Sunday, 25 January 2009

Orison of odium

In the midst of our CNY celebrations of luck, prosperity, and family reunion, or for our non-Chinese friends, a few days’ respite from another work-a-day, let us not forget that death is here and always. 

And that in Singapore, Disneyland with the death penalty, Death is a known Hour to some. 

And to some others, Death can be a wished-for spectacle. Death as Edifying Entertainment:

Kudos to death row coverage

I refer to the report, 'One-Eyed Dragon wanted to help others' (Jan 11), and commend the excellent coverage of the hanging of triad leader Tan Chor Jin.

Going behind the walls of Changi Prison and reporting the news was a good move. The report was a good attempt at highlighting what goes on in death row. Many people do not know what transpires behind the walls. Hopefully, in future, there can be more coverage highlighting the last moments of the man to be hanged, as well as the reaction of public officials.

I hope the Ministry of Health, prison officials and representatives of the various religious organisations can work out something that is acceptable to all parties concerned to encourage death row prisoners to donate their organs after death. But in the final analysis, the man to be hanged, and his close family members, should make the final decision.
-- Jasbir Singh, ST 25 Jan 09

In the past, public executions were possible because the rulers had absolute power. The spectacle of those executions served as a deterrent and a warning to all. It also instilled into the commoners the fear of the absolute ruler, thus further reinforcing the ruler’s power. As totalitarian rule gradually diminished in the last century, capital punishment, where carried out, had to become more opaque affairs. Graphic (re)presentations of death-row criminals had the unwelcome effect of undermining state power. The power of the State to exact revenge. The power of the State to kill. Thus newspaper reports of capital punishment usually revealed only the barebones of the said cases, functioning as a panoptical reminder of the State's power to unleash violence upon its own people, without necessarily risking the liberal public’s backlash.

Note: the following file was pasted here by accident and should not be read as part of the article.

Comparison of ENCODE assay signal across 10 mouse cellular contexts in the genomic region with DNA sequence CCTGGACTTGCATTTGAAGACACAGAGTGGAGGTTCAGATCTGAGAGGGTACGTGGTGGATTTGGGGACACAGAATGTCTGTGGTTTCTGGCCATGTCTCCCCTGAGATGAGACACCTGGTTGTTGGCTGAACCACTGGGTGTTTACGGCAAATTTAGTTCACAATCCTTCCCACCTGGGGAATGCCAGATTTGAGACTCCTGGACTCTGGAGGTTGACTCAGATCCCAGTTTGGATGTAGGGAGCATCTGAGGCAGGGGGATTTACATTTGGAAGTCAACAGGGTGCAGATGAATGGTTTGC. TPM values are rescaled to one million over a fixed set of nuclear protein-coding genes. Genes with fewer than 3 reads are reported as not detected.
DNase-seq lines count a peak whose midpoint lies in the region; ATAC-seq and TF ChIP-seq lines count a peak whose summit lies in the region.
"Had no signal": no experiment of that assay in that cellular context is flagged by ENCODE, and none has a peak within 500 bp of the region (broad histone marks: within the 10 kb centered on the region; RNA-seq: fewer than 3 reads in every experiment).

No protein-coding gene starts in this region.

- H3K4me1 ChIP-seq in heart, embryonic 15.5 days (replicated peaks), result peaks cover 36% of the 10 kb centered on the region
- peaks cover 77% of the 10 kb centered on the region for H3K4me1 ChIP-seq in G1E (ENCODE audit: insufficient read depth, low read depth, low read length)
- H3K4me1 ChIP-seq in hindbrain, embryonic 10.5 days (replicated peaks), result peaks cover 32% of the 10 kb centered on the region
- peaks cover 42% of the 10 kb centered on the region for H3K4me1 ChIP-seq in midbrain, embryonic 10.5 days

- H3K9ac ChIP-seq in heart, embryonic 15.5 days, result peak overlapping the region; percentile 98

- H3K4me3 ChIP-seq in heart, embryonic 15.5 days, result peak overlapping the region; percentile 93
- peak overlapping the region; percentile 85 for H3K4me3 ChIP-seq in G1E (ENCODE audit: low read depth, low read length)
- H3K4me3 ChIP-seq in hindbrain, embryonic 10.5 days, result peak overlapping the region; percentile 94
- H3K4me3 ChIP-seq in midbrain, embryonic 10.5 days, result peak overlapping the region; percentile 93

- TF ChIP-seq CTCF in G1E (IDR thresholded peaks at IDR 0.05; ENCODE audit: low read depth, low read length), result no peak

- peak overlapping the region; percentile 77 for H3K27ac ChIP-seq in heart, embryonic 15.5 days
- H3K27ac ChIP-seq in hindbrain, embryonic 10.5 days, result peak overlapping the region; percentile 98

Should I agree with the above writer - in supporting the death penalty, and in his suggestion of voyeurism - then pardon me for being a citizen of a state that kills efficiently and with impunity. Pardon me for being a citizen of a state that has no room for magnanimity, and with a people possessing no ability to forgive. Pardon me for bearing witness to my country’s crime.

Should I agree with the above writer, then, should the day comes that he might kill another man in a fit of inexplicable, irrational, incendiary fury, and is unmitigatedly sentenced to death, and is compelled to sign away his body parts in powerless, walled-off circumstances away from daylight, should the day comes, that he latches unto penitence and feels remorse, but yet shall never find pardon and that precious stroke of redemption, should the day comes, that he knows that the hour of his Death is tomorrow’s sunrise, and each second is an excruciating eternity to that spectacular Hour that will be relished by a cheering, waiting crowd, brimming with curiosity and anticipation, salivating with the writer's last moments and celebrating with his Death, should that regretful day comes, I shall remain ashamed of my country as an abattoir, I shall remain ashamed of myself as an abettor, and I shall remain adamant in the face of that writer’s impending, wrongful Death, that my sympathies for him shall abhorrently, but absolutely remain with me.




  1. powerful...

    love your (s)wordplay.


  2. keep up the great work raising the awareness of fellow singaporeans in the coming year!